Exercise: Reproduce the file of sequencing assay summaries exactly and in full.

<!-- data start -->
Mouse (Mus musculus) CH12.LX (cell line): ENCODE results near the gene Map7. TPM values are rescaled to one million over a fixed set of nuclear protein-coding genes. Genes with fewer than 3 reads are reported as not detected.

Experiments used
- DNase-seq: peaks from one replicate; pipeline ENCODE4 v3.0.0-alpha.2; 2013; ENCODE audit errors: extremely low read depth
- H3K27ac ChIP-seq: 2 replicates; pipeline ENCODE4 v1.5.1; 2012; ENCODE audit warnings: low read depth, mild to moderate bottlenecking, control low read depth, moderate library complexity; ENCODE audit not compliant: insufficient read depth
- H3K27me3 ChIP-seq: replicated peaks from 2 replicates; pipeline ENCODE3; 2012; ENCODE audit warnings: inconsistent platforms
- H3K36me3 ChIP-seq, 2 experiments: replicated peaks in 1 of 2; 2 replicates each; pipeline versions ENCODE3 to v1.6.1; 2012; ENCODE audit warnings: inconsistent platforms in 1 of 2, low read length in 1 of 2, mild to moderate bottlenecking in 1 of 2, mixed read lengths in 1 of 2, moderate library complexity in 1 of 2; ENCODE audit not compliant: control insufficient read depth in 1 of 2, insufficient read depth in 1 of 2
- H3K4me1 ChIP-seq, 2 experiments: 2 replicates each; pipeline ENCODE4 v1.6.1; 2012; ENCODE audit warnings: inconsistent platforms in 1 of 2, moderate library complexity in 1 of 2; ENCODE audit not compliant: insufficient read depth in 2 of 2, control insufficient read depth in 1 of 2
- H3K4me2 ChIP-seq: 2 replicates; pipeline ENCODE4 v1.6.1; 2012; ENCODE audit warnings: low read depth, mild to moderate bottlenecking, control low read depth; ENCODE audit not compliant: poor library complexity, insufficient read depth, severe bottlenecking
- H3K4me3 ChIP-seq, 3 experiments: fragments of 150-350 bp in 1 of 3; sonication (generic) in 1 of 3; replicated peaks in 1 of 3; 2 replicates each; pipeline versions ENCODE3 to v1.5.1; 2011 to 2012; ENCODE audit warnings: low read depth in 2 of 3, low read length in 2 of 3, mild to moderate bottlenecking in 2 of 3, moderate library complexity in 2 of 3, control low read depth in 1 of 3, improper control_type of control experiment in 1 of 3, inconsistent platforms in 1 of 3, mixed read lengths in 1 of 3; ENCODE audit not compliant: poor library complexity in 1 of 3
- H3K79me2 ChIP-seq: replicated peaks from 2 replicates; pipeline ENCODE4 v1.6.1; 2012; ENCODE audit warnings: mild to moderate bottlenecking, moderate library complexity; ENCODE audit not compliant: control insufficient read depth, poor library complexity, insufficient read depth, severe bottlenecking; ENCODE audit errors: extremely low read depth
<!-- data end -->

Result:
Mouse (Mus musculus) CH12.LX (cell line): ENCODE results near the gene Map7. TPM values are rescaled to one million over a fixed set of nuclear protein-coding genes. Genes with fewer than 3 reads are reported as not detected.

Experiments used
- DNase-seq: peaks from one replicate; pipeline ENCODE4 v3.0.0-alpha.2; 2013; ENCODE audit errors: extremely low read depth
- H3K27ac ChIP-seq: 2 replicates; pipeline ENCODE4 v1.5.1; 2012; ENCODE audit warnings: low read depth, mild to moderate bottlenecking, control low read depth, moderate library complexity; ENCODE audit not compliant: insufficient read depth
- H3K27me3 ChIP-seq: replicated peaks from 2 replicates; pipeline ENCODE3; 2012; ENCODE audit warnings: inconsistent platforms
- H3K36me3 ChIP-seq, 2 experiments: replicated peaks in 1 of 2; 2 replicates each; pipeline versions ENCODE3 to v1.6.1; 2012; ENCODE audit warnings: inconsistent platforms in 1 of 2, low read length in 1 of 2, mild to moderate bottlenecking in 1 of 2, mixed read lengths in 1 of 2, moderate library complexity in 1 of 2; ENCODE audit not compliant: control insufficient read depth in 1 of 2, insufficient read depth in 1 of 2
- H3K4me1 ChIP-seq, 2 experiments: 2 replicates each; pipeline ENCODE4 v1.6.1; 2012; ENCODE audit warnings: inconsistent platforms in 1 of 2, moderate library complexity in 1 of 2; ENCODE audit not compliant: insufficient read depth in 2 of 2, control insufficient read depth in 1 of 2
- H3K4me2 ChIP-seq: 2 replicates; pipeline ENCODE4 v1.6.1; 2012; ENCODE audit warnings: low read depth, mild to moderate bottlenecking, control low read depth; ENCODE audit not compliant: poor library complexity, insufficient read depth, severe bottlenecking
- H3K4me3 ChIP-seq, 3 experiments: fragments of 150-350 bp in 1 of 3; sonication (generic) in 1 of 3; replicated peaks in 1 of 3; 2 replicates each; pipeline versions ENCODE3 to v1.5.1; 2011 to 2012; ENCODE audit warnings: low read depth in 2 of 3, low read length in 2 of 3, mild to moderate bottlenecking in 2 of 3, moderate library complexity in 2 of 3, control low read depth in 1 of 3, improper control_type of control experiment in 1 of 3, inconsistent platforms in 1 of 3, mixed read lengths in 1 of 3; ENCODE audit not compliant: poor library complexity in 1 of 3
- H3K79me2 ChIP-seq: replicated peaks from 2 replicates; pipeline ENCODE4 v1.6.1; 2012; ENCODE audit warnings: mild to moderate bottlenecking, moderate library complexity; ENCODE audit not compliant: control insufficient read depth, poor library complexity, insufficient read depth, severe bottlenecking; ENCODE audit errors: extremely low read depth